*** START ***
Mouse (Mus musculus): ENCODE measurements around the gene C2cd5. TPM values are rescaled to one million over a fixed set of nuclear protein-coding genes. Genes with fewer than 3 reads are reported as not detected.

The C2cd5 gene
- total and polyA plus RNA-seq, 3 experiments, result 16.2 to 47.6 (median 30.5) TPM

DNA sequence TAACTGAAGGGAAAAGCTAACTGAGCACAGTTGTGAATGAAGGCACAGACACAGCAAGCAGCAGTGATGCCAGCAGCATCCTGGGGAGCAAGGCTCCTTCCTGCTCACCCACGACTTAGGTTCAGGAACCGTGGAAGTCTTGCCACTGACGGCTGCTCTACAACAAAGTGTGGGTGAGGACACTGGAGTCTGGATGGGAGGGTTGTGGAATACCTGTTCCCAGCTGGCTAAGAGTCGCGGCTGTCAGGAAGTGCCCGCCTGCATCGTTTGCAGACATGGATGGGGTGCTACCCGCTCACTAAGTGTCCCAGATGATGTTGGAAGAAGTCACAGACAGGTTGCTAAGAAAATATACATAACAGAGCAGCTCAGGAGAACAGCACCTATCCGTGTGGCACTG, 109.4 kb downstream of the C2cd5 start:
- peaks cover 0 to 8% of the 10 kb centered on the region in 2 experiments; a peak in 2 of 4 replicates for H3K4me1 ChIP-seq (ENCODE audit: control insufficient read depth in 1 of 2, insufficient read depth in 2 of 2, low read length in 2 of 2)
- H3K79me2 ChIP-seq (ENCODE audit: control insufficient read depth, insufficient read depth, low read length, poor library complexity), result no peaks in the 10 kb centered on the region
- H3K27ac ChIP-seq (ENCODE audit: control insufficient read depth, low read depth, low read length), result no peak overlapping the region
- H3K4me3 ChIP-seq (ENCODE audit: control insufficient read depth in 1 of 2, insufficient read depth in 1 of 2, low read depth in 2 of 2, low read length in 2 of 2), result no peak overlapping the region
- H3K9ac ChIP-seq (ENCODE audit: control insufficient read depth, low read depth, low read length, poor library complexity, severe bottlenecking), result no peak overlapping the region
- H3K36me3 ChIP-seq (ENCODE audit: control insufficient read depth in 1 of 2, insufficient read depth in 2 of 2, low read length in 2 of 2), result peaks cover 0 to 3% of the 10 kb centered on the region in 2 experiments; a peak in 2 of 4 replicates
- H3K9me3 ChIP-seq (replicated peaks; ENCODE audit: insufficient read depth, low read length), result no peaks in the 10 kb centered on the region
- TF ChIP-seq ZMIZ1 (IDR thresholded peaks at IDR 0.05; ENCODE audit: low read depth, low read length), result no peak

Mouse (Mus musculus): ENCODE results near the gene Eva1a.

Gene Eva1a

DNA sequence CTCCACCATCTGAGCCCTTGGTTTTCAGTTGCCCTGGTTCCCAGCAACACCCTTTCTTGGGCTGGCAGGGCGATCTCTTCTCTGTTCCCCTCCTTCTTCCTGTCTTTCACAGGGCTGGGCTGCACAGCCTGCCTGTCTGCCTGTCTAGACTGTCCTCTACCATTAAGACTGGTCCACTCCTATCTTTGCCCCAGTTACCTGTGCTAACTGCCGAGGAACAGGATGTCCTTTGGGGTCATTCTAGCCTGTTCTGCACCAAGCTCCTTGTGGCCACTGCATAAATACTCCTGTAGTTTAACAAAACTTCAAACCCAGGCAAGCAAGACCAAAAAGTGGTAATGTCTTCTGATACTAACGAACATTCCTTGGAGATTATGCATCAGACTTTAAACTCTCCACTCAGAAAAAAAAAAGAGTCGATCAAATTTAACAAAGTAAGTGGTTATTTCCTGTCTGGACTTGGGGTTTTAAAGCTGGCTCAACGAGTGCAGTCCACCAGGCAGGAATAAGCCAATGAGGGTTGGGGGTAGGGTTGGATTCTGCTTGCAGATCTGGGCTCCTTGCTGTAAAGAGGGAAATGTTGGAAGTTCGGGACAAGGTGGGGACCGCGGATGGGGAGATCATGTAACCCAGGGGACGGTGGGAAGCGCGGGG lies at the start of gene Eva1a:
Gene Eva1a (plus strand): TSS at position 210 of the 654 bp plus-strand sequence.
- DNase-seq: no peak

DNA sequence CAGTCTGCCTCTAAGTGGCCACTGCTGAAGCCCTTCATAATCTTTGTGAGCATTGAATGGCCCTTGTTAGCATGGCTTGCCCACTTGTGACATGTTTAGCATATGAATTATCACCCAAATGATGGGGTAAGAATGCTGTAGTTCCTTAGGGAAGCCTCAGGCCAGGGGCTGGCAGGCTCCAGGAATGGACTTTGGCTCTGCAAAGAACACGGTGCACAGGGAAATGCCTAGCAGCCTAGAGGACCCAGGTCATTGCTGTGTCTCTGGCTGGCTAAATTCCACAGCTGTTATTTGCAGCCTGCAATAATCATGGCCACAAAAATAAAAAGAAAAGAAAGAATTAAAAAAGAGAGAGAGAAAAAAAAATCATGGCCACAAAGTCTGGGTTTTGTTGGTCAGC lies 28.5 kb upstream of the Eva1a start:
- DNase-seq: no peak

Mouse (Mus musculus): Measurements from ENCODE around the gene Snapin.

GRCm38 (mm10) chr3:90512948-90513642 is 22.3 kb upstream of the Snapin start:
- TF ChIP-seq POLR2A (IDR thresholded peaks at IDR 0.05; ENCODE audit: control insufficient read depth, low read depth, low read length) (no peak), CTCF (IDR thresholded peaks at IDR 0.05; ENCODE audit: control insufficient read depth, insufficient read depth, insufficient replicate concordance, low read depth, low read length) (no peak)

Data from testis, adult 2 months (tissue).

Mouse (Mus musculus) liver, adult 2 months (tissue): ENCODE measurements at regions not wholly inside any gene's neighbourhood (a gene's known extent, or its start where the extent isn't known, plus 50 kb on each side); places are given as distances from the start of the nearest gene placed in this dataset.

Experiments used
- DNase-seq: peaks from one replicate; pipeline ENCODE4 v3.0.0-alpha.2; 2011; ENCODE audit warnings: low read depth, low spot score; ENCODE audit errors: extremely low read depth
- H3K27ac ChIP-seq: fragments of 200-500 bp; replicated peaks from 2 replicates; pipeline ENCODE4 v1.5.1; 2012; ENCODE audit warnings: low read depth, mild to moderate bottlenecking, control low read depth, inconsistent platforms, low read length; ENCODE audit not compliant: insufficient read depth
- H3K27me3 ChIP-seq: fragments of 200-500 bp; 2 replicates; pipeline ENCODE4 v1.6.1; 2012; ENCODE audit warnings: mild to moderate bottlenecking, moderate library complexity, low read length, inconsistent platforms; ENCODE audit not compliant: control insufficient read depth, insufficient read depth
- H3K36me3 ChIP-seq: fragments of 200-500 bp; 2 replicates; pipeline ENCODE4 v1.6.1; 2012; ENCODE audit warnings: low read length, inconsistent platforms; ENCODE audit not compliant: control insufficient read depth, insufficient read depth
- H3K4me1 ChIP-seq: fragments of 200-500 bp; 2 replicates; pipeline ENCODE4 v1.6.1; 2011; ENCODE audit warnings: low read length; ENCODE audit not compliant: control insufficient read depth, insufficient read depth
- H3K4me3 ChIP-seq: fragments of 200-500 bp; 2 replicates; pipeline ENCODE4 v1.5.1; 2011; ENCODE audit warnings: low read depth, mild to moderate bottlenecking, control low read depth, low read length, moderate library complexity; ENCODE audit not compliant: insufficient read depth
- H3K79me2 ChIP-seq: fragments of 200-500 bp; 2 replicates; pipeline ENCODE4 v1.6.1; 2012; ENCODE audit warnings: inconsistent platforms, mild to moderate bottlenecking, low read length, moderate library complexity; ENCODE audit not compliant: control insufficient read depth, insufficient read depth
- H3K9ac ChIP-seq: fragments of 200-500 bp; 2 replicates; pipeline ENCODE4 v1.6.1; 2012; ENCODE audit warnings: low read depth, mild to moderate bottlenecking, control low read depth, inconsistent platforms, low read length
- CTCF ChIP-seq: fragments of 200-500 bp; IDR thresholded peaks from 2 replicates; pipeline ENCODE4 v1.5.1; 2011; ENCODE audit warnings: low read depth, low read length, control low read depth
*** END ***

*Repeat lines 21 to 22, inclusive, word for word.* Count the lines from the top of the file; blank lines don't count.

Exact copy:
GRCm38 (mm10) chr3:90512948-90513642 is 22.3 kb upstream of the Snapin start:
- TF ChIP-seq POLR2A (IDR thresholded peaks at IDR 0.05; ENCODE audit: control insufficient read depth, low read depth, low read length) (no peak), CTCF (IDR thresholded peaks at IDR 0.05; ENCODE audit: control insufficient read depth, insufficient read depth, insufficient replicate concordance, low read depth, low read length) (no peak)